The Memoirist against History: Nabokov’s Speak, Memory as the (re)negotiation of a literary form at the intersection of personal experience and historical narrative
Nabokov’s Speak, Memory is a literary memoir that negotiates the relationship between history and personal experience by illuminating one end of a spectrum of authoritative effects that range from artifice to spontaneity. In using play to leverage and highlight the tension between the artifice of a work of literature and the spontaneity of personal expression (or sense making on an individual level,) and by implicating both reader and writer within that tension, it demonstrates how literary memoir can negotiate its relationship to its genre. There are thus two forms of negotiation at work in Speak, Memory, the one between artifice and spontaneity, the other between individual experience and historical narrative. In this way, by using play to invite the reader into the interpretative act, Nabokov emphasises the role of artifice in the autobiographical project, and, by doing so, stakes out a claim for the literary autobiographical writer in the face of historical narrative.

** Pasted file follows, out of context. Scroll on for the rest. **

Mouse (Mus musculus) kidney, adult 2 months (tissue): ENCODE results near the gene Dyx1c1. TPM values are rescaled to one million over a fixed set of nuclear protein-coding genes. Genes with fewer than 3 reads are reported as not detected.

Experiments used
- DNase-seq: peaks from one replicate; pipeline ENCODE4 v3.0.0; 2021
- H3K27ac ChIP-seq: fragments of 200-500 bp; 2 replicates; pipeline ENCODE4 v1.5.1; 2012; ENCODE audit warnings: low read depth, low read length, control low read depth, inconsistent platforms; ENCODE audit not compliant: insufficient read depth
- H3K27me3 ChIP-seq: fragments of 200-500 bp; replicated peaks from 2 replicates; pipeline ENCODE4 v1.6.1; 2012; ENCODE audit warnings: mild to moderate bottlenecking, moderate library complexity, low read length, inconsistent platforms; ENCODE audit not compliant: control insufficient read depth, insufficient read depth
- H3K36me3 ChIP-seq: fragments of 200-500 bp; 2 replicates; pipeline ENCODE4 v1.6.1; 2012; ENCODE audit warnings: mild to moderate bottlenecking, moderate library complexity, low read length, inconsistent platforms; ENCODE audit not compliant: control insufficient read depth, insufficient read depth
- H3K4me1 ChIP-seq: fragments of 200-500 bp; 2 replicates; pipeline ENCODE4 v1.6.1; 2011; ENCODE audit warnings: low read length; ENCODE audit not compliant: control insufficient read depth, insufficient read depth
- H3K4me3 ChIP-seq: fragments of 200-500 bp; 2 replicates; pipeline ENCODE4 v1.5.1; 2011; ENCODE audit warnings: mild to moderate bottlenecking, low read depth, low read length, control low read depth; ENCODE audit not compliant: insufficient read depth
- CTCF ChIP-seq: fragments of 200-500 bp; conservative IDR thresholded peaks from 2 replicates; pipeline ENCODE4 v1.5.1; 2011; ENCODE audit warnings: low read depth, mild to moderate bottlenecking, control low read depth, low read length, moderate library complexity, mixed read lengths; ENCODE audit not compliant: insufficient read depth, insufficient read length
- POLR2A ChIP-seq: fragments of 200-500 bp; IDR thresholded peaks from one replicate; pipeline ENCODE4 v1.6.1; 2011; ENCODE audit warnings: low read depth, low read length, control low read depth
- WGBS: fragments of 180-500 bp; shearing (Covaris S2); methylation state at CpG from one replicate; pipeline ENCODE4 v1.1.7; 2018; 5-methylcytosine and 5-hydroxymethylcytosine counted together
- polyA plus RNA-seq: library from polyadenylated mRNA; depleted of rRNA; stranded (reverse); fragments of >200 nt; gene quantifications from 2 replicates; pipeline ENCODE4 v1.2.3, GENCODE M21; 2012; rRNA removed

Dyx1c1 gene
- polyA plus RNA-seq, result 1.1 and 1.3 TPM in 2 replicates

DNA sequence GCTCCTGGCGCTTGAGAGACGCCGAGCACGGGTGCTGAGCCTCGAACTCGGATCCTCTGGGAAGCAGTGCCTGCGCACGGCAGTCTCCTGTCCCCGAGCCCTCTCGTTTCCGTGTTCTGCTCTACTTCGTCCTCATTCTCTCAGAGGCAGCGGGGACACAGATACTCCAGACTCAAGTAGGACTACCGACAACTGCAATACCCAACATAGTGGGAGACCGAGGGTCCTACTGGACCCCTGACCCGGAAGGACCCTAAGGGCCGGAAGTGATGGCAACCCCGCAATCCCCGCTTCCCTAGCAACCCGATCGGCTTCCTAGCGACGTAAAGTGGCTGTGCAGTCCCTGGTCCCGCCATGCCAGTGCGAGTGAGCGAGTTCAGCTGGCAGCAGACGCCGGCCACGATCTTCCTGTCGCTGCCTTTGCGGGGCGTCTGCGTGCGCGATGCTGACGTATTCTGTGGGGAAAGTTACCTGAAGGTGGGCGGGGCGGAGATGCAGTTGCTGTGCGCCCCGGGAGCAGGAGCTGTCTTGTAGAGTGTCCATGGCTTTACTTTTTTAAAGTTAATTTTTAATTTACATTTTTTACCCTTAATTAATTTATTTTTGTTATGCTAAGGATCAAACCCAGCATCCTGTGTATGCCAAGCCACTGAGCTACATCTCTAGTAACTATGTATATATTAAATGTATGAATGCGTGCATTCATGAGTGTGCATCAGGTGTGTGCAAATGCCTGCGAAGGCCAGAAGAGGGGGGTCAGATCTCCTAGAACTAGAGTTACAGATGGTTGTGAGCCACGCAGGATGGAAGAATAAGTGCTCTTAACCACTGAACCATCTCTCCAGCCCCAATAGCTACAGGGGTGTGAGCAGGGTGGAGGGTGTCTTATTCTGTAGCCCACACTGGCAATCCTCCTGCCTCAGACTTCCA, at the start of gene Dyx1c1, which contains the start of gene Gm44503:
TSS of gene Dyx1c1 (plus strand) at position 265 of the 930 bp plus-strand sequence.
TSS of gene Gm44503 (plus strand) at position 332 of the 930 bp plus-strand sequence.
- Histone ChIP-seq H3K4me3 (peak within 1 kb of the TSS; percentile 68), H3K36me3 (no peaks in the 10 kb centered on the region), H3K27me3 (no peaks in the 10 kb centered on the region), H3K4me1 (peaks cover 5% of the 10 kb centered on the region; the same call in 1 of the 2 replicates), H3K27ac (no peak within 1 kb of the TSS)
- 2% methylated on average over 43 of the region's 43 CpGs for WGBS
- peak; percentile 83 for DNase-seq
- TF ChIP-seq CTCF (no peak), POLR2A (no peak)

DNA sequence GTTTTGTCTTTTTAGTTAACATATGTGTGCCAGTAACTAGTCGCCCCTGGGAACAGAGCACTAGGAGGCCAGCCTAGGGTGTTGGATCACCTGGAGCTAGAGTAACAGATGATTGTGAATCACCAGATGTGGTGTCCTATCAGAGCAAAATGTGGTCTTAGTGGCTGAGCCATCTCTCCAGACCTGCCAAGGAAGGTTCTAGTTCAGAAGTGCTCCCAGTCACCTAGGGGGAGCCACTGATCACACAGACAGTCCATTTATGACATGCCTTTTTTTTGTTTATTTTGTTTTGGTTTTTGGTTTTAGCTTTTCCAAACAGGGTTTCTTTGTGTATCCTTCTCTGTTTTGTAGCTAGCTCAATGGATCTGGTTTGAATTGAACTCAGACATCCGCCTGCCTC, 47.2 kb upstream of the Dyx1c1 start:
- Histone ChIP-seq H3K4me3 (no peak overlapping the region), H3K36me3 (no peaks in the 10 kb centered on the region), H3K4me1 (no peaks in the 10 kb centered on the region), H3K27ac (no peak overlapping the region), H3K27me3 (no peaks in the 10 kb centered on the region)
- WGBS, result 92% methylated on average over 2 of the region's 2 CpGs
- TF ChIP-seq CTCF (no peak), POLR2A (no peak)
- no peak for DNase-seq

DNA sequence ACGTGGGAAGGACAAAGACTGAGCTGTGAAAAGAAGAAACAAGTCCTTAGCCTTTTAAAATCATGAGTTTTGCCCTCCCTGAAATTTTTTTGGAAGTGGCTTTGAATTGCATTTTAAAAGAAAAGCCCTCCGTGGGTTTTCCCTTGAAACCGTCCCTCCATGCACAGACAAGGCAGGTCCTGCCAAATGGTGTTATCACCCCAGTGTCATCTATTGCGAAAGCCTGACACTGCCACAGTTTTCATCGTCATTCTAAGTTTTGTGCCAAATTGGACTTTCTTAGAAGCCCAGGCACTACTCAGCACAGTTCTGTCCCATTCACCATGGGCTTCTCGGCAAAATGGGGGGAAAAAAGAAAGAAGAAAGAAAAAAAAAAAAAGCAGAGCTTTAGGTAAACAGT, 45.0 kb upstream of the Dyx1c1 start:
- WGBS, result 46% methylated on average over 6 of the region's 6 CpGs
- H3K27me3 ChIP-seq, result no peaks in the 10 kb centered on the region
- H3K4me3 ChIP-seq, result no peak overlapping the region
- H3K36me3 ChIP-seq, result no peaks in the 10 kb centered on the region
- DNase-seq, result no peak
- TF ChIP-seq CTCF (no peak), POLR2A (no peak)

Copyright (c) 2019 Michael Sala
This work is licensed under a Creative Commons Attribution-NonCommercial-NoDerivatives 4.0 International License.
Authors who publish with this journal agree to the following terms:
- Authors retain copyright and grant the journal right of first publication with the work simultaneously licensed under a Creative Commons Attribution License (CC BY-NC-ND 4.0) that allows others to share the work with an acknowledgement of the work's authorship and initial publication in this journal.
- Authors are able to enter into separate, additional contractual arrangements for the non-exclusive distribution of the journal's published version of the work (e.g., post it to an institutional repository or publish it in a book), with an acknowledgement of its initial publication in this journal.
- Authors are permitted and encouraged to post their work online (e.g., in institutional repositories or on their website) prior to and during the submission process, as it can lead to productive exchanges, as well as earlier and greater citation of published work (See The Effect of Open Access).